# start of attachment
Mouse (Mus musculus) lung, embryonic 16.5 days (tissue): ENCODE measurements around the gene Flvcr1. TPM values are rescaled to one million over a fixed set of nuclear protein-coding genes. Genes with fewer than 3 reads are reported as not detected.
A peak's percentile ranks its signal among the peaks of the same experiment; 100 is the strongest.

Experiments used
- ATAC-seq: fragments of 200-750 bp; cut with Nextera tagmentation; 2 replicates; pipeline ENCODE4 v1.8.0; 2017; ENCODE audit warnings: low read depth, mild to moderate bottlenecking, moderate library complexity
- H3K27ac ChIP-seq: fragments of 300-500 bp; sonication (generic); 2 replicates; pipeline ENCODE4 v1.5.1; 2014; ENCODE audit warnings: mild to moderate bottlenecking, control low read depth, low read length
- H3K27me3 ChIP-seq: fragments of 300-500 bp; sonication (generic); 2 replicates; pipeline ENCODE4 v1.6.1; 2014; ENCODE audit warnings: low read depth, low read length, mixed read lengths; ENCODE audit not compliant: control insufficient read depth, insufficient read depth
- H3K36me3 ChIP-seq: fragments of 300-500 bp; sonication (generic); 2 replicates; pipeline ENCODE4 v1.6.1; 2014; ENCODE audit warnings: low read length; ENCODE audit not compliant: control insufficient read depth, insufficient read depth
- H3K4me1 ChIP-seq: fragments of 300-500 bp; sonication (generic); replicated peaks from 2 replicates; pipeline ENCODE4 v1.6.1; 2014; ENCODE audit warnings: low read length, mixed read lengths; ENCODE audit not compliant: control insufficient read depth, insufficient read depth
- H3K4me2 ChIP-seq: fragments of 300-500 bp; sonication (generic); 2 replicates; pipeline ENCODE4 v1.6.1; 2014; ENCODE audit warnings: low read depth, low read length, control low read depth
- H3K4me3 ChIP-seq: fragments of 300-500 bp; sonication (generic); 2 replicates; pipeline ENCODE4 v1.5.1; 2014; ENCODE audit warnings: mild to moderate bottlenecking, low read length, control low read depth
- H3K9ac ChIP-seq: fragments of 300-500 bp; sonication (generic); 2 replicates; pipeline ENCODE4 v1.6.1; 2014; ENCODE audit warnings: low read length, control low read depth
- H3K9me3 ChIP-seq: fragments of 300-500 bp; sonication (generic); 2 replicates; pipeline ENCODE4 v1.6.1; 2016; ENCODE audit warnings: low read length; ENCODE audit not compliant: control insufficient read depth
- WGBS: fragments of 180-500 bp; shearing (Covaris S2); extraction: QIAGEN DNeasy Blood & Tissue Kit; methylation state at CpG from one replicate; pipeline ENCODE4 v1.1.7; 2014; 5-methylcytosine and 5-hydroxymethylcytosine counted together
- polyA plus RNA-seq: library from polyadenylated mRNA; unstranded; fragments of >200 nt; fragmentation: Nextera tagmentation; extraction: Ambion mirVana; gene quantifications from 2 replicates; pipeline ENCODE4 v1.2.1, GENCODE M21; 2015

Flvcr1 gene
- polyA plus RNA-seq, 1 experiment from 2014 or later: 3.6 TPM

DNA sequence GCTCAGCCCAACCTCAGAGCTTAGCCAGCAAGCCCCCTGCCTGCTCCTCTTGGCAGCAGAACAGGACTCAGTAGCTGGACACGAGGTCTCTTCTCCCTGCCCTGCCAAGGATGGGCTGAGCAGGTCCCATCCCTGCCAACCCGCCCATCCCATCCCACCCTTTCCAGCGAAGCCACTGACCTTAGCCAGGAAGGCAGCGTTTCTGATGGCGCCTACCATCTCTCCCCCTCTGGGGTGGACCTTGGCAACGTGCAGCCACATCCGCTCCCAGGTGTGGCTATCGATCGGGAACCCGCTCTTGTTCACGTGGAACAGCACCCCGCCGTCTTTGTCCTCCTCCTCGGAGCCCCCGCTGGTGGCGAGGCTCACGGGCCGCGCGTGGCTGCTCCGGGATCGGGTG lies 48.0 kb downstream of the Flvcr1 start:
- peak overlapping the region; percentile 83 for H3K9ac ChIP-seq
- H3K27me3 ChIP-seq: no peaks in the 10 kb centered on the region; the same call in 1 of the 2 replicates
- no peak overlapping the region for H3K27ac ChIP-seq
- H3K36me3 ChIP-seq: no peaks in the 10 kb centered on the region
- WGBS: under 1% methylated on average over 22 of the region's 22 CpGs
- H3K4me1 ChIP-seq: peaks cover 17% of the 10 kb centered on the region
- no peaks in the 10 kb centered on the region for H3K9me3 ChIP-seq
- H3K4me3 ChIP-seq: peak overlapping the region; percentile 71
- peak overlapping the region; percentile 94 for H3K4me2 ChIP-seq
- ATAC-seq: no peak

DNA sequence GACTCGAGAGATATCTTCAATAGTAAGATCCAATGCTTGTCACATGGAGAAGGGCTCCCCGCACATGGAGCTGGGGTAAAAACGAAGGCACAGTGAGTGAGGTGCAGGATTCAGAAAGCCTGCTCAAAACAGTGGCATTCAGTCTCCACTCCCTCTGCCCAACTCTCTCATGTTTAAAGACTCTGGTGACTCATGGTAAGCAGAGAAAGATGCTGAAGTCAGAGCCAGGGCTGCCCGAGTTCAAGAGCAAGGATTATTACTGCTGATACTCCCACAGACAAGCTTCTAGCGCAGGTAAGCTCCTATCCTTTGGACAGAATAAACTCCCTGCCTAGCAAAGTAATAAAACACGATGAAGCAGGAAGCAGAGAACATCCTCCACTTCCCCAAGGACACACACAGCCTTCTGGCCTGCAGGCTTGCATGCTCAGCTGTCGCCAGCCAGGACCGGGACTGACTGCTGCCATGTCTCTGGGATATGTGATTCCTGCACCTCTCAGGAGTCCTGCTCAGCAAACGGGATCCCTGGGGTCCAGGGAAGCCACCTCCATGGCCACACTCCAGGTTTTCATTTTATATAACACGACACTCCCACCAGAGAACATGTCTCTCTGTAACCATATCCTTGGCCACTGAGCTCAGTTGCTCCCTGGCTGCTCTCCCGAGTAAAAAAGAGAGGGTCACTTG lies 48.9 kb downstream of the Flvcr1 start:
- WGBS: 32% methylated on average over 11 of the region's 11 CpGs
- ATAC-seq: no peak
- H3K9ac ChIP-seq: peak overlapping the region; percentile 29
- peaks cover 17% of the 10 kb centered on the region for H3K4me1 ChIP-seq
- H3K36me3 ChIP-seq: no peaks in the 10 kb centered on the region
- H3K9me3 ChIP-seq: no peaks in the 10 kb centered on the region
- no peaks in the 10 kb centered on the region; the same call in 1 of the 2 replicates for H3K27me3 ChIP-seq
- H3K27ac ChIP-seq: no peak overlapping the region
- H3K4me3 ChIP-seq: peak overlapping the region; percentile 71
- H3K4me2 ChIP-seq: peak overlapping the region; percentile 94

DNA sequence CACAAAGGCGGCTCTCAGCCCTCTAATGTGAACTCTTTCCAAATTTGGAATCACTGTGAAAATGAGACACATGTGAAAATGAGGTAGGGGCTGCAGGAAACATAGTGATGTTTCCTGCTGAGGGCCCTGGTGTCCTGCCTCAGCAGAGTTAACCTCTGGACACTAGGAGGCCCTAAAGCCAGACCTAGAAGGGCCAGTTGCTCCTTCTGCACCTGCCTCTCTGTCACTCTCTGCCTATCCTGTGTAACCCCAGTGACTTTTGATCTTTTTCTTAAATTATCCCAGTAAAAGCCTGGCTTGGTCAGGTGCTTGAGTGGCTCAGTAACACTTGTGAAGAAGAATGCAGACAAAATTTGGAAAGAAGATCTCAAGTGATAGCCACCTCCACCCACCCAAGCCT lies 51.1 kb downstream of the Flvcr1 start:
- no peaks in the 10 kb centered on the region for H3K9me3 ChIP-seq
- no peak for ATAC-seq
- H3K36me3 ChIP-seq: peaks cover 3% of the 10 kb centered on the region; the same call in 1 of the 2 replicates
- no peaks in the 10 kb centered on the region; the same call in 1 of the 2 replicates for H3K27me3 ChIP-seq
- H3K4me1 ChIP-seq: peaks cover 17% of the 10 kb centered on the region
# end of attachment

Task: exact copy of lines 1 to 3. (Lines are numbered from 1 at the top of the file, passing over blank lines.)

Mouse (Mus musculus) lung, embryonic 16.5 days (tissue): ENCODE measurements around the gene Flvcr1. TPM values are rescaled to one million over a fixed set of nuclear protein-coding genes. Genes with fewer than 3 reads are reported as not detected.
A peak's percentile ranks its signal among the peaks of the same experiment; 100 is the strongest.

Experiments used